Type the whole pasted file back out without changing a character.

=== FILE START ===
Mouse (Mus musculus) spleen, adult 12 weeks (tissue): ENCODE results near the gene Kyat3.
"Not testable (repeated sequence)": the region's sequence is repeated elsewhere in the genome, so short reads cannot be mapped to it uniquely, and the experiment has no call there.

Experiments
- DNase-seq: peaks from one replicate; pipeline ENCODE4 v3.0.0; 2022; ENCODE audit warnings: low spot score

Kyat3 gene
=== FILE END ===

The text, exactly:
Mouse (Mus musculus) spleen, adult 12 weeks (tissue): ENCODE results near the gene Kyat3.
"Not testable (repeated sequence)": the region's sequence is repeated elsewhere in the genome, so short reads cannot be mapped to it uniquely, and the experiment has no call there.

Experiments
- DNase-seq: peaks from one replicate; pipeline ENCODE4 v3.0.0; 2022; ENCODE audit warnings: low spot score

Kyat3 gene